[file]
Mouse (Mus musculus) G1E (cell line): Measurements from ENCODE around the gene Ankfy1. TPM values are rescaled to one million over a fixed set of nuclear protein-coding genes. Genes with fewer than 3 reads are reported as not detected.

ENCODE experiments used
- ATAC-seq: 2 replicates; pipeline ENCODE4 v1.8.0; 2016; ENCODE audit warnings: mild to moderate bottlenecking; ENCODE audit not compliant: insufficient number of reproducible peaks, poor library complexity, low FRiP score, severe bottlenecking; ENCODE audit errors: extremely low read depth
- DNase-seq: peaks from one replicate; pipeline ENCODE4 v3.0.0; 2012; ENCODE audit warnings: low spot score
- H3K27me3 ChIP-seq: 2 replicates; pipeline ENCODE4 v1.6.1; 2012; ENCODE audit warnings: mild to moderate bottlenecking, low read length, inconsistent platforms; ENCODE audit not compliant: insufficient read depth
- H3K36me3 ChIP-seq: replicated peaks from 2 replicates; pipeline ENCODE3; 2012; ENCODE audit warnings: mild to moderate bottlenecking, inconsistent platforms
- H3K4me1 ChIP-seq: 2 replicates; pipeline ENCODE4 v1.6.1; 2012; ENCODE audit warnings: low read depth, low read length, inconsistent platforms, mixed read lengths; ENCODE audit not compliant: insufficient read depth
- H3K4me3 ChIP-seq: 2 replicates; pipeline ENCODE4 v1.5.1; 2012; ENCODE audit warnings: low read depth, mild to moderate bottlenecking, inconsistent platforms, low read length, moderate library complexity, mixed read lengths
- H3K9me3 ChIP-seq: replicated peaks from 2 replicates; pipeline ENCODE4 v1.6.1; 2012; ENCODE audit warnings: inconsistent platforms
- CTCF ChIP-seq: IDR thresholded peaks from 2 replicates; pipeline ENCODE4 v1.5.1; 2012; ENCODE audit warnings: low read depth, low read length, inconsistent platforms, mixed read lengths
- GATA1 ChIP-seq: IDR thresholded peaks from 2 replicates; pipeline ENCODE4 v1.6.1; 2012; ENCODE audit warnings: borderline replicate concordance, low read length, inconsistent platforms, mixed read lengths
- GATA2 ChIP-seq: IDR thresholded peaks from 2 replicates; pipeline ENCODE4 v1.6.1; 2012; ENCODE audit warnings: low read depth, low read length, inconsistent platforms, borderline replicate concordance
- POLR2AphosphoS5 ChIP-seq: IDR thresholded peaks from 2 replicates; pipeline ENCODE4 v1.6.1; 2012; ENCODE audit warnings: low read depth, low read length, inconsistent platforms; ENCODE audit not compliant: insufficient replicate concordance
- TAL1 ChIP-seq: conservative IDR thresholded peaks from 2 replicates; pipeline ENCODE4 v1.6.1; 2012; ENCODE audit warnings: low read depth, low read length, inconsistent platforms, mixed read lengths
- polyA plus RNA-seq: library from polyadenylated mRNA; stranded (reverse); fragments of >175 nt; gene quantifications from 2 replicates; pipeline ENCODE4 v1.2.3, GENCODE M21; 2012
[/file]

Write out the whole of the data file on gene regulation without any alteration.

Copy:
Mouse (Mus musculus) G1E (cell line): Measurements from ENCODE around the gene Ankfy1. TPM values are rescaled to one million over a fixed set of nuclear protein-coding genes. Genes with fewer than 3 reads are reported as not detected.

ENCODE experiments used
- ATAC-seq: 2 replicates; pipeline ENCODE4 v1.8.0; 2016; ENCODE audit warnings: mild to moderate bottlenecking; ENCODE audit not compliant: insufficient number of reproducible peaks, poor library complexity, low FRiP score, severe bottlenecking; ENCODE audit errors: extremely low read depth
- DNase-seq: peaks from one replicate; pipeline ENCODE4 v3.0.0; 2012; ENCODE audit warnings: low spot score
- H3K27me3 ChIP-seq: 2 replicates; pipeline ENCODE4 v1.6.1; 2012; ENCODE audit warnings: mild to moderate bottlenecking, low read length, inconsistent platforms; ENCODE audit not compliant: insufficient read depth
- H3K36me3 ChIP-seq: replicated peaks from 2 replicates; pipeline ENCODE3; 2012; ENCODE audit warnings: mild to moderate bottlenecking, inconsistent platforms
- H3K4me1 ChIP-seq: 2 replicates; pipeline ENCODE4 v1.6.1; 2012; ENCODE audit warnings: low read depth, low read length, inconsistent platforms, mixed read lengths; ENCODE audit not compliant: insufficient read depth
- H3K4me3 ChIP-seq: 2 replicates; pipeline ENCODE4 v1.5.1; 2012; ENCODE audit warnings: low read depth, mild to moderate bottlenecking, inconsistent platforms, low read length, moderate library complexity, mixed read lengths
- H3K9me3 ChIP-seq: replicated peaks from 2 replicates; pipeline ENCODE4 v1.6.1; 2012; ENCODE audit warnings: inconsistent platforms
- CTCF ChIP-seq: IDR thresholded peaks from 2 replicates; pipeline ENCODE4 v1.5.1; 2012; ENCODE audit warnings: low read depth, low read length, inconsistent platforms, mixed read lengths
- GATA1 ChIP-seq: IDR thresholded peaks from 2 replicates; pipeline ENCODE4 v1.6.1; 2012; ENCODE audit warnings: borderline replicate concordance, low read length, inconsistent platforms, mixed read lengths
- GATA2 ChIP-seq: IDR thresholded peaks from 2 replicates; pipeline ENCODE4 v1.6.1; 2012; ENCODE audit warnings: low read depth, low read length, inconsistent platforms, borderline replicate concordance
- POLR2AphosphoS5 ChIP-seq: IDR thresholded peaks from 2 replicates; pipeline ENCODE4 v1.6.1; 2012; ENCODE audit warnings: low read depth, low read length, inconsistent platforms; ENCODE audit not compliant: insufficient replicate concordance
- TAL1 ChIP-seq: conservative IDR thresholded peaks from 2 replicates; pipeline ENCODE4 v1.6.1; 2012; ENCODE audit warnings: low read depth, low read length, inconsistent platforms, mixed read lengths
- polyA plus RNA-seq: library from polyadenylated mRNA; stranded (reverse); fragments of >175 nt; gene quantifications from 2 replicates; pipeline ENCODE4 v1.2.3, GENCODE M21; 2012